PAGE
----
It is, perhaps, a sign of a troubling derangement. But I'll say it anyway: I'm going to miss this election season when it's over.
There have been some disappointments, to be sure. The much anticipated slugfest in the Democratic gubernatorial primary never materialized. And for anyone with an appreciation for the absurd, Republican Steve Laffey's decision to pass on the governor's race and move his outlandish act to Colorado was nothing short of devastating.
But there has been plenty of good fodder: Frank Caprio Sr., Shove-it-gate, even a (modestly) edifying debate over taxes and education reform. And it ain't over yet — there's Election Day itself, which should offer its own array of surprises, oddities, and insights.
So as a sort of last hurrah, we give you this: nine things to look for on Tuesday.
A REPUBLICAN GOVERNOR
Republican gubernatorial nominee John Robitaille has, at best, an outside shot at victory. Indeed, these might seem dark days for conservatives, who have had a near stranglehold on the governor's office for the past quarter-century.
But the truth is, if you're on the right side of the political spectrum, you really can't lose here.
As one delighted Republican operative noted in a recent chat with the Phoenix, voters will choose between a Republican (Robitaille), a wannabe Republican (Democrat Frank Caprio), and a former Republican (independent Lincoln Chafee).
Carcieri is dead, long live Robcapfee!
THE POWER OF THE GAFFE
The Caprio campaign is known, above all else, for its discipline. So it's hard to believe that the candidate was lost in a snit when he told off President Obama in a talk-radio interview this week.
No, with the left all but lost to Chafee, this looked more like a calculated appeal to independents and Republicans who might be leaning toward Robitaille.
But the choice of words — Caprio told the prez to "shove it," perhaps you've heard? — may not have been in the official script and was, well, less than ideal.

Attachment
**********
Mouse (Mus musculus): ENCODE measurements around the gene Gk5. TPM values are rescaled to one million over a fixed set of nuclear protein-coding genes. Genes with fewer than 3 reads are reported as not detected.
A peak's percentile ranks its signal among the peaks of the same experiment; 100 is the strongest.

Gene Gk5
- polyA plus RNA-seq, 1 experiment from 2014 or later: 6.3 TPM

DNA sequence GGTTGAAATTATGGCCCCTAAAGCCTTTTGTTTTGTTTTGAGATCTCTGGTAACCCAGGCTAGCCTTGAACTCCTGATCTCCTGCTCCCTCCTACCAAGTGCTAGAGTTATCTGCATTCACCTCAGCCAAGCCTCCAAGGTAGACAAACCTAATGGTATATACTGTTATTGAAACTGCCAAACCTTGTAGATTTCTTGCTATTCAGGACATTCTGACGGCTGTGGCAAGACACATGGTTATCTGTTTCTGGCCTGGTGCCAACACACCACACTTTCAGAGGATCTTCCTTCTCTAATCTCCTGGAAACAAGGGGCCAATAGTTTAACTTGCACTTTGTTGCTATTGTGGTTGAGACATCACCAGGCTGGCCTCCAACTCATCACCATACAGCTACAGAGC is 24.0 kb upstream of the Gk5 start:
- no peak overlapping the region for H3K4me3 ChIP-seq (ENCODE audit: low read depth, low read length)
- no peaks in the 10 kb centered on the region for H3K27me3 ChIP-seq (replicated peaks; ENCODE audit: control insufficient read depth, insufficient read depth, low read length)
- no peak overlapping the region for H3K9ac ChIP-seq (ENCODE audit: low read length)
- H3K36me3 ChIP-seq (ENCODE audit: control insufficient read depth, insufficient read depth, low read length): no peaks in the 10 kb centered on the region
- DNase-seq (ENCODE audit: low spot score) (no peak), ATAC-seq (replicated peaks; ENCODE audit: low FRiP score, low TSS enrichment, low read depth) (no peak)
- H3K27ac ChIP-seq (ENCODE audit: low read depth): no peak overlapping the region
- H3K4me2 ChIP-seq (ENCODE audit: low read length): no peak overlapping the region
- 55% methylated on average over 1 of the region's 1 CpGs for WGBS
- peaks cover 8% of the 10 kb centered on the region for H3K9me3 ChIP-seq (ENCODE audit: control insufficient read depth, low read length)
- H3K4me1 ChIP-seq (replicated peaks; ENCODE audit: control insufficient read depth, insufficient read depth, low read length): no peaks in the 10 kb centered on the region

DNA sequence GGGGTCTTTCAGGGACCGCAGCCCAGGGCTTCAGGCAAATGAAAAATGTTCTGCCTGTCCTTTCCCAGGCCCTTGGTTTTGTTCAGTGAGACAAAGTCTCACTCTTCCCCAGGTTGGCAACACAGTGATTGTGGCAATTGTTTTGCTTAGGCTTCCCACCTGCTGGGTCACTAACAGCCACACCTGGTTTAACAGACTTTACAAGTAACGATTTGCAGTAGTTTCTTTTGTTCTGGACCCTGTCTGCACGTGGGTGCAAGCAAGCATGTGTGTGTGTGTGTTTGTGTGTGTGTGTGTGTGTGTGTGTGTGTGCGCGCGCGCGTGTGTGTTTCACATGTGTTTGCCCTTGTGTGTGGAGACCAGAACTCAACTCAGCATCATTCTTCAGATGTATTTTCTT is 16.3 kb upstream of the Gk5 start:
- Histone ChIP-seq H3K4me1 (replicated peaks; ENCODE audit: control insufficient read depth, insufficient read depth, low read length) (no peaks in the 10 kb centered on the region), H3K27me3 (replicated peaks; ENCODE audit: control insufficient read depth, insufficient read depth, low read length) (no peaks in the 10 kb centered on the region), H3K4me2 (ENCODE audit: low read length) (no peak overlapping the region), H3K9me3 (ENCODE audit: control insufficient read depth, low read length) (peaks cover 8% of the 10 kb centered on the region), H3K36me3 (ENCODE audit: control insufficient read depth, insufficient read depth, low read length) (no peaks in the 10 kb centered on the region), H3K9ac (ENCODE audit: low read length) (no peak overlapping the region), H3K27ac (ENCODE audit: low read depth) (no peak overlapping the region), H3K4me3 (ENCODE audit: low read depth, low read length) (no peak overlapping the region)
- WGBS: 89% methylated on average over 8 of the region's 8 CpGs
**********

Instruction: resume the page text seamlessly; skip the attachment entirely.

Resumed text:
If the gaffe helps to sink the Democrat's campaign, there would be some irony here: Chafee, not the smoothest of fellows, was supposed to be the one who fell prey to the ill-advised remark.
THE GROUND GAME
Chafee's decision to drop the "R" after his name and run as an independent undoubtedly yielded some benefits. He is, I understand, no longer required to train with the GOP's team of elephants at W's ranch.
But without a party infrastructure — not that the Rhode Island Republican Party was such a behemoth — it'll be a challenge to browbeat supporters into showing up at the polls on Election Day.
Chafee is hoping the environmental groups and labor unions backing him can help with the get-out-the-vote effort. But he'll face a juggernaut in Democrat Frank Caprio's operation: a blizzard of text messages and phone calls — and, I understand, a small army of donkeys.
THE LABOR EFFECT
The political power of big, bad organized labor is often overplayed. But the state's unions made an impressive showing in September, knocking off a series of conservative Democratic state legislators in the primary election — Doug Gablinske, who once called public employees "pigs at the trough," and Frank Caprio's brother David among them.